David Meisel knows his eclipses and is ready for the big one coming up Monday. Dubbed the Great American Eclipse, this scientific happening could make daylight look like dusk in some areas — but not in western New York. Meisel, 77, who is a professor emeritus of physics and astronomy at the State University College at Geneseo, has not only written nine articles about eclipses for professional journals but has also witnessed seven eclipses, including three total eclipses.
A community coalition formed to address racism in the Rochester area has issued a new call for action. In an Aug. 15 "Open Letter to the Greater Rochester Community," the two co-chairs of Facing Race, Embracing Equity (FR=EE) are urging more collaboration, outreach and action in anti-racism efforts.
David Attridge can speak from personal experiences about the need to get treatment early on. When he was suffering from substance abuse in 2012, Attridge did not get help until he experienced an opioid overdose that put him in a coma for five days. Attridge, 46, of Rochester, who is a recovering addict, has formed his own organization, Recovery Now NY, and teamed up with the town of Gates to form a drop-in center.
Muck Rack makes it simple to find people, tweets, or articles that mention any name, keyword, company, hashtag etc. We've compiled this guide to help you make the most of your search.
Selecting a term
Start searching tweets, articles from media outlets, articles mentioned in tweets, journalists'
names, titles and bios with some suggested searches:
Companies or Topics (e.g. iPhone, Microsoft)
Phrases (e.g. "cloud computing") — use quotes to keep the terms together
Twitter handles (e.g. @username) — returns those who have mentioned or replied to
Names (e.g. "David Pogue")
Hashtags (e.g. #sxsw, #london2012)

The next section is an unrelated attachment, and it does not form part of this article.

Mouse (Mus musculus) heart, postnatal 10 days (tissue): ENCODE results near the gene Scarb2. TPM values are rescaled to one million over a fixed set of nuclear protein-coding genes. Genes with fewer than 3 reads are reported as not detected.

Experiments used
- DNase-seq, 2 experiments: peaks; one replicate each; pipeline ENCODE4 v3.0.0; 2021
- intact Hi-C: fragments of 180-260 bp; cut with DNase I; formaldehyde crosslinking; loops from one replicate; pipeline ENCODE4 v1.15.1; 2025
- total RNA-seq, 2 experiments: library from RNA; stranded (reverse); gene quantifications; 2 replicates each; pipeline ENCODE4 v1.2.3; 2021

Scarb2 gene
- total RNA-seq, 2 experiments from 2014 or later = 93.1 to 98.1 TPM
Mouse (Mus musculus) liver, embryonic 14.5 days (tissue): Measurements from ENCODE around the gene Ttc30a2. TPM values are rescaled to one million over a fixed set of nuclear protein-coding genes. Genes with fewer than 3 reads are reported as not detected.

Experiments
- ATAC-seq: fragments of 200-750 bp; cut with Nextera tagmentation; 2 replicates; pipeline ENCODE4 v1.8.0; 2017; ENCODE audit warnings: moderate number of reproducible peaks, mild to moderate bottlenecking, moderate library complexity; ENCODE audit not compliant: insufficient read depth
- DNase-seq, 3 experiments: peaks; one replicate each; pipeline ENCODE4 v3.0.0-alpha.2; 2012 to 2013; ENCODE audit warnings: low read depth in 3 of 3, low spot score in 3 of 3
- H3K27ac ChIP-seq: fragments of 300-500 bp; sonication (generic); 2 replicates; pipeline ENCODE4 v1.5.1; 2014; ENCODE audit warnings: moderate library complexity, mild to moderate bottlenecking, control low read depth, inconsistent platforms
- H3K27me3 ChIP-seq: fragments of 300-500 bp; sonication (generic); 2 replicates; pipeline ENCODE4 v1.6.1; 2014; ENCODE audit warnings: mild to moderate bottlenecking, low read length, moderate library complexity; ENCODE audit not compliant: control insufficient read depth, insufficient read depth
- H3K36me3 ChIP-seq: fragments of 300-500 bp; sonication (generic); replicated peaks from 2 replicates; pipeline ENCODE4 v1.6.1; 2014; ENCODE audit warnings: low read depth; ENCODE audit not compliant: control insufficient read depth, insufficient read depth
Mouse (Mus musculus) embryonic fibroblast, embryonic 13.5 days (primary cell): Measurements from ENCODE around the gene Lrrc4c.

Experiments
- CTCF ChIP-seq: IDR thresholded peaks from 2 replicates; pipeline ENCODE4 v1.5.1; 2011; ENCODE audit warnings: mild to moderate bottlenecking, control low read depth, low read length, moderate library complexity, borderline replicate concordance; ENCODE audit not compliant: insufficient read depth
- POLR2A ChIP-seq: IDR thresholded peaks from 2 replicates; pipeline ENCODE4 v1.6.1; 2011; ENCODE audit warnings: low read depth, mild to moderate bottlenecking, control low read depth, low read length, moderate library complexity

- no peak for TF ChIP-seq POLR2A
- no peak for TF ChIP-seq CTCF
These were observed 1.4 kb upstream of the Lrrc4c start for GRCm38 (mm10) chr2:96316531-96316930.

Bio details (e.g. vegan, Olympics, father)
Muck Rack's Advanced Search allows for many boolean operators.
Find results that mention multiple specified terms, use AND or
+. For example, ensure each result contains both Elon Musk and Mark Zuckerberg by
searching Obama AND Romney or Obama + Romney.
Use the operators OR or , to broaden your search when you'd like either of
multiple terms to appear in results. (This is the default behavior of our search when no operators
are used.) For example, search for democrat OR republican to find results that refer to
Democrats and/or Republicans.
Use NOT or - to subtract results from your search. For
example, searching Disney will yield results about the Walt Disney Company as well as Walt Disney
World Resort. To exclude mentions of Disney World, search for Disney -World or Disney
When using one of these operators with a phrase, enclose it in quotation marks. For example, you can
find results about smartphones excluding Apple's iPhone 4S by searching smartphone -"iPhone
Exact case matching or punctuation
If you're searching for a brand name or keyword that relies on specific punctuation marks or capitalization, you can
find results that match your exact query by adding matchcase: before the keyword you're searching for, like matchcase:E*TRADE .
Use parentheses to separate multiple
boolean phrases. For example, to find journalists talking about having fun in Disney World or
Disneyland, search for ("disney world" OR disneyland) AND fun.
An asterisk can be used to search for any variation of a root word truncated by the asterisk. For example, searching for admin* will return results for administrator, administration, administer, administered, etc.
A near operator is an AND operator where you can control the distance between the words. You can vary the distance the near operation uses by adding a forward slash and number (between 0-99) such as strawberries NEAR/10 "whipped cream", which means the strawberries must exist within 10 words of "whipped cream".